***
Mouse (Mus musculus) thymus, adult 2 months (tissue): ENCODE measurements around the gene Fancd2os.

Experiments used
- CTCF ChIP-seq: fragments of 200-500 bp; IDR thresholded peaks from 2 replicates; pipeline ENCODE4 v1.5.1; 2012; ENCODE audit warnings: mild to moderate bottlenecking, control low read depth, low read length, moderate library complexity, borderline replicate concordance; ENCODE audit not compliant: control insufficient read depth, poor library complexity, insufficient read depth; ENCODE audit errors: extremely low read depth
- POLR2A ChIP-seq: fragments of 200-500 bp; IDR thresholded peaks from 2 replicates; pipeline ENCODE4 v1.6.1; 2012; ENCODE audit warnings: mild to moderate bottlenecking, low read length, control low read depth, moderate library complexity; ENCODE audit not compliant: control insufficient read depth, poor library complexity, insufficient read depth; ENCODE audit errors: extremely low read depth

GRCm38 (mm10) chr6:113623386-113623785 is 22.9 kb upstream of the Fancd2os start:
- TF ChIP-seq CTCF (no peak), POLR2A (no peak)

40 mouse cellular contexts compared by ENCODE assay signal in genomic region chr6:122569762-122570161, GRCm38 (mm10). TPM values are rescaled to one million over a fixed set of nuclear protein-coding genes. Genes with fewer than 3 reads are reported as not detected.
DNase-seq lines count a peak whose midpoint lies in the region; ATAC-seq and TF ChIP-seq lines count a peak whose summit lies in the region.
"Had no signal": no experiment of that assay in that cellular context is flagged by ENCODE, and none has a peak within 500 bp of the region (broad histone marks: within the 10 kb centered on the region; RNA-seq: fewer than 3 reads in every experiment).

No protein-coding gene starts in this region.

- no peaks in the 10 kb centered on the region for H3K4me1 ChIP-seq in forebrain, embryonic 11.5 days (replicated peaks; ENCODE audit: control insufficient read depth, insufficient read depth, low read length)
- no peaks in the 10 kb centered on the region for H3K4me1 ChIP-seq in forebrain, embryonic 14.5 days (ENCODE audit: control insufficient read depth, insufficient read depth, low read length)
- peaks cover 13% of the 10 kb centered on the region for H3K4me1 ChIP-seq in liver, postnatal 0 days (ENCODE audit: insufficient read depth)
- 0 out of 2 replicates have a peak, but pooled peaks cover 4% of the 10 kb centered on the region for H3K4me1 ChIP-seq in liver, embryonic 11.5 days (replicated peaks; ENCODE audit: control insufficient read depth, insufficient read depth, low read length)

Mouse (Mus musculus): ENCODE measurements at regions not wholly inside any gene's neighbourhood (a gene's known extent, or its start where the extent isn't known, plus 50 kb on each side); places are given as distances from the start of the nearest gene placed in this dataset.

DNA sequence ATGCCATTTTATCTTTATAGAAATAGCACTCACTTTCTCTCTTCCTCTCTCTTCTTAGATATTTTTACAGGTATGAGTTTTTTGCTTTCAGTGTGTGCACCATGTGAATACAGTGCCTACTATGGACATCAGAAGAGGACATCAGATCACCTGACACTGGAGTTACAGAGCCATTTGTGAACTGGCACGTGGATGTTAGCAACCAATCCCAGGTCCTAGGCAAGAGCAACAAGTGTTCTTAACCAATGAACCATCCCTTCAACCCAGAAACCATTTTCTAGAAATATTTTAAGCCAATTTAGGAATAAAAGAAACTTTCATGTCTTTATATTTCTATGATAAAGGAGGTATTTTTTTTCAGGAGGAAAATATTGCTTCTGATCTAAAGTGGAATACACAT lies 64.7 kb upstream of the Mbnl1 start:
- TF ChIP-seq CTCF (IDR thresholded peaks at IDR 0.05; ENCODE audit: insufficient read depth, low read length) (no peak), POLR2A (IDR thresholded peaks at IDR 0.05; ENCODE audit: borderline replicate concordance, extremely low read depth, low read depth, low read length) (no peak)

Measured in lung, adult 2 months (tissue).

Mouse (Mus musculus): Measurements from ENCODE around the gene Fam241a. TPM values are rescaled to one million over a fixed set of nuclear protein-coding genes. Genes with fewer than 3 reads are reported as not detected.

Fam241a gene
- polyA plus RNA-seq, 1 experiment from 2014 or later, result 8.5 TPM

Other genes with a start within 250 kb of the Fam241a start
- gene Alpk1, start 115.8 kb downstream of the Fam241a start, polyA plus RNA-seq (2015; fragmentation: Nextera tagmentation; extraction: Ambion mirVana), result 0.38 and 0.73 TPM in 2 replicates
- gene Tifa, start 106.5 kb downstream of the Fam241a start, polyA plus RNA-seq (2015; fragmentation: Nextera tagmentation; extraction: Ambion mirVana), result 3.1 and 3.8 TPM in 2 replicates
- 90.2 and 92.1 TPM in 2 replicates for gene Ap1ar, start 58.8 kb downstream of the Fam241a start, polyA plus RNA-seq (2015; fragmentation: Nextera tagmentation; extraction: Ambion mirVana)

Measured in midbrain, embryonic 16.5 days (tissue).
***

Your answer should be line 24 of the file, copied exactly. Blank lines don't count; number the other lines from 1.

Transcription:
- gene Tifa, start 106.5 kb downstream of the Fam241a start, polyA plus RNA-seq (2015; fragmentation: Nextera tagmentation; extraction: Ambion mirVana), result 3.1 and 3.8 TPM in 2 replicates